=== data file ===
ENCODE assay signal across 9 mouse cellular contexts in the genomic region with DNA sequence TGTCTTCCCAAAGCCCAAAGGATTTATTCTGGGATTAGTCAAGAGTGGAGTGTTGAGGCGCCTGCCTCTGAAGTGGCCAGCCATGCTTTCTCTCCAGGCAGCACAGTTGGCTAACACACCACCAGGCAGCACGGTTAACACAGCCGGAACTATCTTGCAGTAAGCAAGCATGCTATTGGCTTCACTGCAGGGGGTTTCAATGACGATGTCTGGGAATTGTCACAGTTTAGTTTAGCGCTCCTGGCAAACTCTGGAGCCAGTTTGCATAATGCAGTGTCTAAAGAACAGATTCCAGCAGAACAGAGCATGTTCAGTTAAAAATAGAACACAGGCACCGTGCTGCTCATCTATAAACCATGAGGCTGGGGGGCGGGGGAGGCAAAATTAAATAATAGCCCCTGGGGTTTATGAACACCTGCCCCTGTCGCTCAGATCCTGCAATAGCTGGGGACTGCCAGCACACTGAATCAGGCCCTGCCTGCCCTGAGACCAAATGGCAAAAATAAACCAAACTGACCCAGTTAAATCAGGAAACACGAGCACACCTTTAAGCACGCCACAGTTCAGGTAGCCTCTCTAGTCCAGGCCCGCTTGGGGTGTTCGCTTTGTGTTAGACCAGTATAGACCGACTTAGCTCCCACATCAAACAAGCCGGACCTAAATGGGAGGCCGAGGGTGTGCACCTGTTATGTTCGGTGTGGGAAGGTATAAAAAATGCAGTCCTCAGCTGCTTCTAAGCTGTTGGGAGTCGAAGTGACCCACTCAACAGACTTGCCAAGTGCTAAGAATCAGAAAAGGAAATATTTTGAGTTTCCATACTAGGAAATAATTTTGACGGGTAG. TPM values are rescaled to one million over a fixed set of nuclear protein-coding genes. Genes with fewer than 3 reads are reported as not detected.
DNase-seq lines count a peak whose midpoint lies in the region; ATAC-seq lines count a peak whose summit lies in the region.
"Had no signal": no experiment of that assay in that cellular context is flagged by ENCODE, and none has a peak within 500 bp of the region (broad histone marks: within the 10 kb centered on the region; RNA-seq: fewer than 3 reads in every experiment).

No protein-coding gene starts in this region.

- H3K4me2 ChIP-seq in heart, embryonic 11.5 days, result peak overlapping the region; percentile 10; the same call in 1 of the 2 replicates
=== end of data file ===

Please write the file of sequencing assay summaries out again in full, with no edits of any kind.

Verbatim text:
ENCODE assay signal across 9 mouse cellular contexts in the genomic region with DNA sequence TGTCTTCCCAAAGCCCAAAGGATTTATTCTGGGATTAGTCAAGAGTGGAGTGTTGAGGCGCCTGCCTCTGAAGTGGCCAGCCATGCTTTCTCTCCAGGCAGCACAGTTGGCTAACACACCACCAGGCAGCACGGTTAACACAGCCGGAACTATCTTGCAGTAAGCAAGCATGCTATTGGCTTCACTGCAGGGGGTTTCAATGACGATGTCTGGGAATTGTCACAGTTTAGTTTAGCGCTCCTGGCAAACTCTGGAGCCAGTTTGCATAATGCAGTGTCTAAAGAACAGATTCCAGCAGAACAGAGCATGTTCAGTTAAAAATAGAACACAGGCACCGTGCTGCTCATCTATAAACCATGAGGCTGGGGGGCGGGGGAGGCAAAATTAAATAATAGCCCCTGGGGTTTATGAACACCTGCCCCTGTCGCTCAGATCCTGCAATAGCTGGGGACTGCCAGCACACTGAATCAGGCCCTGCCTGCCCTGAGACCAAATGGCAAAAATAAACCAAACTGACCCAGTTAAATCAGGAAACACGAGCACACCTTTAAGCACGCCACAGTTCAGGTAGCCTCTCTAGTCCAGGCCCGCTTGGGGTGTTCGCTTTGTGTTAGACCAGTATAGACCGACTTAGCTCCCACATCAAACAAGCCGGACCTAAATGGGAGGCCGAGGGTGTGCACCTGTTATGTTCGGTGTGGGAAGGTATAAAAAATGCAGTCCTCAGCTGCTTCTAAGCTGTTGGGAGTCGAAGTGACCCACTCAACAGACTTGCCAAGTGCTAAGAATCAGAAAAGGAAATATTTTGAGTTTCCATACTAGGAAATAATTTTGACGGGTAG. TPM values are rescaled to one million over a fixed set of nuclear protein-coding genes. Genes with fewer than 3 reads are reported as not detected.
DNase-seq lines count a peak whose midpoint lies in the region; ATAC-seq lines count a peak whose summit lies in the region.
"Had no signal": no experiment of that assay in that cellular context is flagged by ENCODE, and none has a peak within 500 bp of the region (broad histone marks: within the 10 kb centered on the region; RNA-seq: fewer than 3 reads in every experiment).

No protein-coding gene starts in this region.

- H3K4me2 ChIP-seq in heart, embryonic 11.5 days, result peak overlapping the region; percentile 10; the same call in 1 of the 2 replicates